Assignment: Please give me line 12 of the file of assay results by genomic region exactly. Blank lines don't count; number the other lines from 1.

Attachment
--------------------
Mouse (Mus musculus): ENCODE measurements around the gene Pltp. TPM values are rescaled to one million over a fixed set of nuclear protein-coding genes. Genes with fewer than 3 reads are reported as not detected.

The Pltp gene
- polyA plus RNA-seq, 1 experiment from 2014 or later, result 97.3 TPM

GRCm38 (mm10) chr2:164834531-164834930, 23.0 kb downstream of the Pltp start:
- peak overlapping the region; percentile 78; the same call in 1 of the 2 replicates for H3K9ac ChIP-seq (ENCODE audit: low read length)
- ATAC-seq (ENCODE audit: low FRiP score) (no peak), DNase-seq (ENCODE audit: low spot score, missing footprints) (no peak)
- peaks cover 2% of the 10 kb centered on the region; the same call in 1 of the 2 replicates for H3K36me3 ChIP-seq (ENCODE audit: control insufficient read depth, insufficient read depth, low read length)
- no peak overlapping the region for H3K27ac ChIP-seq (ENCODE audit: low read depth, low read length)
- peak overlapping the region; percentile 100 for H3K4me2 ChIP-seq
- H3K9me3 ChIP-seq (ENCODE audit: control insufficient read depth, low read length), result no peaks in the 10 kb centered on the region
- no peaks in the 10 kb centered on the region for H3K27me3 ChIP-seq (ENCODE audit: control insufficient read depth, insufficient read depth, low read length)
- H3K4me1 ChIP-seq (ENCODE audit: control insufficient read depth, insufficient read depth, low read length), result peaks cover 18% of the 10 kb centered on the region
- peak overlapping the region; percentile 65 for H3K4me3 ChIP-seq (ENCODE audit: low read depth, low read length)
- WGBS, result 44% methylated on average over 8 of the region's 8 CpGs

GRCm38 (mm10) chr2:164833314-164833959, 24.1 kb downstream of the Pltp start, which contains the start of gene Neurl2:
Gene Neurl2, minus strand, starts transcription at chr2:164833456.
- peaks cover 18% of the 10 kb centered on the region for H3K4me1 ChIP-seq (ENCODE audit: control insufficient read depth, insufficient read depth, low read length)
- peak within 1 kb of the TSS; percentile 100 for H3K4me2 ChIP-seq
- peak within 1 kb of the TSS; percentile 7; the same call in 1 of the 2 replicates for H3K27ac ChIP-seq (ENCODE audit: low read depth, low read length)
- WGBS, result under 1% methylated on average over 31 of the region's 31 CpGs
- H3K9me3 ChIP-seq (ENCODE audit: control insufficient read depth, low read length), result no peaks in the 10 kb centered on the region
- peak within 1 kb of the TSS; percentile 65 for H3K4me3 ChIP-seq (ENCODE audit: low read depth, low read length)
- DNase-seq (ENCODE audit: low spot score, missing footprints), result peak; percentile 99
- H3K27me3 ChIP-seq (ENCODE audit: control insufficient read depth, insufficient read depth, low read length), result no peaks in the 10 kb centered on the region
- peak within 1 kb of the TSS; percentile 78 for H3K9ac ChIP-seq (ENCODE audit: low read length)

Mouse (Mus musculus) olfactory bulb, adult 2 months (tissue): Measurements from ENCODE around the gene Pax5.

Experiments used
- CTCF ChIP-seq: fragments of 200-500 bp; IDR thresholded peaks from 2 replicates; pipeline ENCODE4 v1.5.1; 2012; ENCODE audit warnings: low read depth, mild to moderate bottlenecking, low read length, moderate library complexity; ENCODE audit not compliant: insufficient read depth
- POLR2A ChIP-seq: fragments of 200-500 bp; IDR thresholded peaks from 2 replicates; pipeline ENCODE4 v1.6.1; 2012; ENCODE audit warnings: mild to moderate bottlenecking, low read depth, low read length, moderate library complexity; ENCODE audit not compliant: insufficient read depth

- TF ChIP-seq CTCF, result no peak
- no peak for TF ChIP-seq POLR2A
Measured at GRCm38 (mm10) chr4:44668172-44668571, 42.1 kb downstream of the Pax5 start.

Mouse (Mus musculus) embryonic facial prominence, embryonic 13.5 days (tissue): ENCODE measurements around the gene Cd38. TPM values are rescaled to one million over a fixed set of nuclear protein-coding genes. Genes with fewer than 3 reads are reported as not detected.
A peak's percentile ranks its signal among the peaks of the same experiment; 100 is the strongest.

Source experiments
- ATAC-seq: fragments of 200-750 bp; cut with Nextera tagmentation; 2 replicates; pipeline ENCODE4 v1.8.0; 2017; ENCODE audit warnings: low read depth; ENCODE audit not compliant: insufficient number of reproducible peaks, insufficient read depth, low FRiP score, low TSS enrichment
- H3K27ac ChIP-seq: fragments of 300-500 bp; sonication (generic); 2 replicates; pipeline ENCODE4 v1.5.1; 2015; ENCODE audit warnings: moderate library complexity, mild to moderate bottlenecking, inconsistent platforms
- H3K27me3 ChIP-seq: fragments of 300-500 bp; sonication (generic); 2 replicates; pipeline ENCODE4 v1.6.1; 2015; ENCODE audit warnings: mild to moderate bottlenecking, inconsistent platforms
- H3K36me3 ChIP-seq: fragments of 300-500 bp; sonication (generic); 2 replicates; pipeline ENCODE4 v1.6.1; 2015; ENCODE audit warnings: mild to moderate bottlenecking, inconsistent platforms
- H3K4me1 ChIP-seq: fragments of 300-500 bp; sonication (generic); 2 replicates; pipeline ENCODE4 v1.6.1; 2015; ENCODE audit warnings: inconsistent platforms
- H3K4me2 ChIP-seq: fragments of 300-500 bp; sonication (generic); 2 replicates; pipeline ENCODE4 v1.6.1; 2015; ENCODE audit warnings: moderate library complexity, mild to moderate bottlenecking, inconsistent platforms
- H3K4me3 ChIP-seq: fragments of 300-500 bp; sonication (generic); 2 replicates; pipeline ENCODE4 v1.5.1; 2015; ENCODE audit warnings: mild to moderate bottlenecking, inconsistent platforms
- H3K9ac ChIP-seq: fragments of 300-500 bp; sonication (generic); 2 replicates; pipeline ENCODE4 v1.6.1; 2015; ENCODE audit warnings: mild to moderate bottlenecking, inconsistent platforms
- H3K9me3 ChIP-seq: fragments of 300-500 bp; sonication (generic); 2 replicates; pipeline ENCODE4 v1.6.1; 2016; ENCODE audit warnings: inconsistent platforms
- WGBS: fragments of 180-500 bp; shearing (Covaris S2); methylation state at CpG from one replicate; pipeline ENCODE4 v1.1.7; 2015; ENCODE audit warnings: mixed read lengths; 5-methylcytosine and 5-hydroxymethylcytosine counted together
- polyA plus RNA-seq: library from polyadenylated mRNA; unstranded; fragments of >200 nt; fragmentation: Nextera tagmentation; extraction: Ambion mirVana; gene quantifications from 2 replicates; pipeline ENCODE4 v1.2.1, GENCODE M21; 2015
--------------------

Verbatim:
- H3K4me1 ChIP-seq (ENCODE audit: control insufficient read depth, insufficient read depth, low read length), result peaks cover 18% of the 10 kb centered on the region